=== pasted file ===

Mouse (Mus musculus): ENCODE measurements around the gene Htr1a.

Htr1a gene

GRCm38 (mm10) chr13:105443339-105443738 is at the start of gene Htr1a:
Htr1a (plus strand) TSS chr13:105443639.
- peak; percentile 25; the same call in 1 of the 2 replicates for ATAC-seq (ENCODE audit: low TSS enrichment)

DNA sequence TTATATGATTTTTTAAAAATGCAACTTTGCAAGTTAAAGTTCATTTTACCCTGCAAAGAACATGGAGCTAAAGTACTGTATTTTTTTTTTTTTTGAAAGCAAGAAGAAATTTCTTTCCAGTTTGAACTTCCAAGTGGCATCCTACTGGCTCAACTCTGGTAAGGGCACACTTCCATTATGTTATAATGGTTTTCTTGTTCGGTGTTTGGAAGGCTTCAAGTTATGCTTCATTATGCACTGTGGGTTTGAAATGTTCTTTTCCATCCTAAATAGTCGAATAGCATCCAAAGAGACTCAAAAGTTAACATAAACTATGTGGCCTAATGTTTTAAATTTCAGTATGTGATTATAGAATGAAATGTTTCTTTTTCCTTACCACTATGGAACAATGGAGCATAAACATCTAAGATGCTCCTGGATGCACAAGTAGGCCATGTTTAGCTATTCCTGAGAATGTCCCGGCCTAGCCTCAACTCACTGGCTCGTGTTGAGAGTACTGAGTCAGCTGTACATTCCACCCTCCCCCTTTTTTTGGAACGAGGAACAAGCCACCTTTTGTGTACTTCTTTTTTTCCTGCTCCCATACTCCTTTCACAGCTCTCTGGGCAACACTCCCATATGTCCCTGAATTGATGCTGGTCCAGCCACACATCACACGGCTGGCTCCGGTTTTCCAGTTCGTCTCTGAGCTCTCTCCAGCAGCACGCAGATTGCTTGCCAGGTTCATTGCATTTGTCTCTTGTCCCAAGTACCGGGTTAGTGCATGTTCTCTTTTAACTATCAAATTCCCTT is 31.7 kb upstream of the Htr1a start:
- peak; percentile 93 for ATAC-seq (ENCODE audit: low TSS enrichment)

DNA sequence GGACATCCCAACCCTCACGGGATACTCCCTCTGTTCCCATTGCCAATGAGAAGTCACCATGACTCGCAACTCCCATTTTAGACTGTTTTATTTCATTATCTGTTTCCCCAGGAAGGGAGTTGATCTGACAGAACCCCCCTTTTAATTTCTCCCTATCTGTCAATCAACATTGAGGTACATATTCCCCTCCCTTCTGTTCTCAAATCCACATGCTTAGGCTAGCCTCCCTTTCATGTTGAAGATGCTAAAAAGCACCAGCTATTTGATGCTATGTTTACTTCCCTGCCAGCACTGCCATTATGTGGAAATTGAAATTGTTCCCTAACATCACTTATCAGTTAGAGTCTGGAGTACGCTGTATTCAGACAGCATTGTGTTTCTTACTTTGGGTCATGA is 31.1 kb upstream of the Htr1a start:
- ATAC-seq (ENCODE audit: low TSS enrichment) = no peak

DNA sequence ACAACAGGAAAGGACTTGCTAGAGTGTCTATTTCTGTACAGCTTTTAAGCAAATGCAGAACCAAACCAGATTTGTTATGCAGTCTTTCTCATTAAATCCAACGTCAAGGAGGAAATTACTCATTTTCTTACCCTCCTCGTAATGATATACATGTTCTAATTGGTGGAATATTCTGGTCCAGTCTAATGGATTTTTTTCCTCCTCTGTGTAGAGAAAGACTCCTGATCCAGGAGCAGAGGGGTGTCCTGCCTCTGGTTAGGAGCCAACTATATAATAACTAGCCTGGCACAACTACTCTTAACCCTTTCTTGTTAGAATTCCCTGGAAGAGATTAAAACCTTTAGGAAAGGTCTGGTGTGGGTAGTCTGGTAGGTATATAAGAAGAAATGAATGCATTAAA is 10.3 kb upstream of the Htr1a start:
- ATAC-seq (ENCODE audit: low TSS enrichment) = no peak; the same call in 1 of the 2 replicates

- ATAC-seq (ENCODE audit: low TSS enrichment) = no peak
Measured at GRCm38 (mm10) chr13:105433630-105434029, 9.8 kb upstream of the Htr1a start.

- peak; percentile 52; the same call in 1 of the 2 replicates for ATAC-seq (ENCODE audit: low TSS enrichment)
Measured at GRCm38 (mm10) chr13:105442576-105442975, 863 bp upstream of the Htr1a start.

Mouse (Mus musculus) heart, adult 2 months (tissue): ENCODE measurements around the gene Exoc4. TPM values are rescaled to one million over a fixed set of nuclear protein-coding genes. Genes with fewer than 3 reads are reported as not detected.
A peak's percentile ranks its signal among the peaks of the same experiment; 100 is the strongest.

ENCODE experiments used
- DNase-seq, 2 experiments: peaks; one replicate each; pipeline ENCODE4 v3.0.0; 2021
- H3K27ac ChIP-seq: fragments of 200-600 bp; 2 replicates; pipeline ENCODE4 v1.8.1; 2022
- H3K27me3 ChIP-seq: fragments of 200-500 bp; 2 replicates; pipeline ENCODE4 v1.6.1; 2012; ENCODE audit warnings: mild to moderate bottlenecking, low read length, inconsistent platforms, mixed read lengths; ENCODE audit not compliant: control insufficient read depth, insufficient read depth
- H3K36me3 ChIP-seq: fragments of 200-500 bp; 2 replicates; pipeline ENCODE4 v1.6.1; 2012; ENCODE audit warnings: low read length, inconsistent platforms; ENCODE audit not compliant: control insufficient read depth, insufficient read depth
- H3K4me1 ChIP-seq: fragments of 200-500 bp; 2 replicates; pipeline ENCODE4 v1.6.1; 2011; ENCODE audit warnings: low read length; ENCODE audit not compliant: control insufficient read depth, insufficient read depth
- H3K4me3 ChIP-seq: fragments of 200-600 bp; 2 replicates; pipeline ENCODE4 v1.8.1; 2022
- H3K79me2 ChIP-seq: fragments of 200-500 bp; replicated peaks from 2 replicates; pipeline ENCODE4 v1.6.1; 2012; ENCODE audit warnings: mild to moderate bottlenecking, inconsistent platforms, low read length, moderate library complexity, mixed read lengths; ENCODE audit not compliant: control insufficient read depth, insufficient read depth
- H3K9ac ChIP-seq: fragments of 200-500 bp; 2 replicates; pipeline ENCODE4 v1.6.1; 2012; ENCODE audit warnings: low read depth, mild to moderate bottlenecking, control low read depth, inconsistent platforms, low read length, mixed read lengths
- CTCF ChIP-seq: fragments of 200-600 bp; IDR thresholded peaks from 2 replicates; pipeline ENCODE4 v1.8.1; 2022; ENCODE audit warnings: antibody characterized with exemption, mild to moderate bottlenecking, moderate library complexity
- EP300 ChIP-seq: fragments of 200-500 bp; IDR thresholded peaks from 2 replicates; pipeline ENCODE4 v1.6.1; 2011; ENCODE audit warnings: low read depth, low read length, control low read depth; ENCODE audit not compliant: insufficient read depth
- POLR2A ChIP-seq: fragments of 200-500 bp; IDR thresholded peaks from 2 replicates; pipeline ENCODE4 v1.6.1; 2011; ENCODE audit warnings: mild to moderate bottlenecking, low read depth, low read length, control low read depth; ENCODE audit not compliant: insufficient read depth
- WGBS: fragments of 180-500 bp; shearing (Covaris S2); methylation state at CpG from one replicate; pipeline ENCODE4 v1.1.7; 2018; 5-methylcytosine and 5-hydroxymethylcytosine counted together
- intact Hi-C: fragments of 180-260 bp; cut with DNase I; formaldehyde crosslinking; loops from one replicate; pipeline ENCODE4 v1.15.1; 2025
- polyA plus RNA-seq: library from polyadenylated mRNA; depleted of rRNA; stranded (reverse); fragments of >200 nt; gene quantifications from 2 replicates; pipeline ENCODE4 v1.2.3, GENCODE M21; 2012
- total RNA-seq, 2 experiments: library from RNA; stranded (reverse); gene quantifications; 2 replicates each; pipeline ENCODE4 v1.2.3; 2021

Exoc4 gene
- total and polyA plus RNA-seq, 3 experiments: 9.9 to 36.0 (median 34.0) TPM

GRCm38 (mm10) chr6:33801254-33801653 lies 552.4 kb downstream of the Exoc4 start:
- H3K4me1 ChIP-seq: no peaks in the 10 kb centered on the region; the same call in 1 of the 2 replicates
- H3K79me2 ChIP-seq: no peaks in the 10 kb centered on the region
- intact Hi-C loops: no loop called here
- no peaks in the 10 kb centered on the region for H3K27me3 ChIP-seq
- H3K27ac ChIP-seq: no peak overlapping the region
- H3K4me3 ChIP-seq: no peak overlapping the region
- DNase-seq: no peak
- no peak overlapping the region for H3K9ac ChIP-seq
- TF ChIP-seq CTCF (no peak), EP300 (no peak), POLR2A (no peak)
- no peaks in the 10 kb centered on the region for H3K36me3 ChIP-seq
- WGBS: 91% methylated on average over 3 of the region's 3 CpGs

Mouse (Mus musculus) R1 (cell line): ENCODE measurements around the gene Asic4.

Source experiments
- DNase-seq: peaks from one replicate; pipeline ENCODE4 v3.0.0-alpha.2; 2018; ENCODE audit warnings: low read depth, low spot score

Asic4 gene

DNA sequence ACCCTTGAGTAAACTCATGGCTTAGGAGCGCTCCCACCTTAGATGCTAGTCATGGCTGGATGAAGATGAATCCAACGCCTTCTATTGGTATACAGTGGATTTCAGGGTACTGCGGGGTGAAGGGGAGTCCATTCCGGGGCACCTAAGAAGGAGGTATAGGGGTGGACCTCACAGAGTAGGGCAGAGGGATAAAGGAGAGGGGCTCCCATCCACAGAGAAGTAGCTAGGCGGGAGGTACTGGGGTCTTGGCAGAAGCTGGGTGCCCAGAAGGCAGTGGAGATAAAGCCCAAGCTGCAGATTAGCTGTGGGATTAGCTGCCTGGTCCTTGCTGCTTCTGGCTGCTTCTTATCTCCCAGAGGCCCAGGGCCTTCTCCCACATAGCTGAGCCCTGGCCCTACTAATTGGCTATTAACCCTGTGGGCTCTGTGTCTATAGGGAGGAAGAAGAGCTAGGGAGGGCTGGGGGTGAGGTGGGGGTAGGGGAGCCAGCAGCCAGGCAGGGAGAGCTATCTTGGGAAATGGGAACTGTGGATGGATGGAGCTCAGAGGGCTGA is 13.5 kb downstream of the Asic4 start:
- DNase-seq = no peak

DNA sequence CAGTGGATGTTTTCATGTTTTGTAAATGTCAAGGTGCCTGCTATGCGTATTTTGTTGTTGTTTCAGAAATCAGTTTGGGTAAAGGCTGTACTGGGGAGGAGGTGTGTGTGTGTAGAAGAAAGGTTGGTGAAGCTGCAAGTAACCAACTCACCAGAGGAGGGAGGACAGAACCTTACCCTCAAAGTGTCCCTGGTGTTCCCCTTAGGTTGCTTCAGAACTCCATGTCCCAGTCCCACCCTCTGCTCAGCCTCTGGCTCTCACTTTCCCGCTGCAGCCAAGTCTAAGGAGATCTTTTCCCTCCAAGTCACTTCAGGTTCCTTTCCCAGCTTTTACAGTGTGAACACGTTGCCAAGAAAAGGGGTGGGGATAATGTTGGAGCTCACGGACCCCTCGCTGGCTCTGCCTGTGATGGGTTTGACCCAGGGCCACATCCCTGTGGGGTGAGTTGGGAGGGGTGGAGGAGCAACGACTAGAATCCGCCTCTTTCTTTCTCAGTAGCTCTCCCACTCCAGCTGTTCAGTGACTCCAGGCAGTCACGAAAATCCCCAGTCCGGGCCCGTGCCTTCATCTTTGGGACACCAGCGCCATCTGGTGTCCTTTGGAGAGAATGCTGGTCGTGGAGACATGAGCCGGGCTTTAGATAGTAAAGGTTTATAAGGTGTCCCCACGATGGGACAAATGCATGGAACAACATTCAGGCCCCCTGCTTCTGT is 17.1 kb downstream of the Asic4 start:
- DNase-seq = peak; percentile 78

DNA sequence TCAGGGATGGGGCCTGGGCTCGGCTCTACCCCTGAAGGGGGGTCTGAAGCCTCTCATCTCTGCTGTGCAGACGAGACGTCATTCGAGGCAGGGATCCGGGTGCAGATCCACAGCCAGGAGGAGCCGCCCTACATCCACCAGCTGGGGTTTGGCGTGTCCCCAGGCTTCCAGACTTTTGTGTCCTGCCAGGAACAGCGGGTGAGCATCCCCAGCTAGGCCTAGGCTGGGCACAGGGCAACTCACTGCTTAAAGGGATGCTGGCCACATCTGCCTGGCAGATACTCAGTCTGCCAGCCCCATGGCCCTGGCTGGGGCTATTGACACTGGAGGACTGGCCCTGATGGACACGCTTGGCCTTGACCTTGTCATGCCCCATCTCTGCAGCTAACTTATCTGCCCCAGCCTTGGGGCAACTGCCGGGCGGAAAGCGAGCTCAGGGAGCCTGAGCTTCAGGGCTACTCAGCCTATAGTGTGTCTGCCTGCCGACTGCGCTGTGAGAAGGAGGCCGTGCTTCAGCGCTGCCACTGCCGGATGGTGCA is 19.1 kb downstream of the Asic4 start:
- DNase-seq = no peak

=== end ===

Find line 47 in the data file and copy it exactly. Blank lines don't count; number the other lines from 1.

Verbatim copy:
- WGBS: 91% methylated on average over 3 of the region's 3 CpGs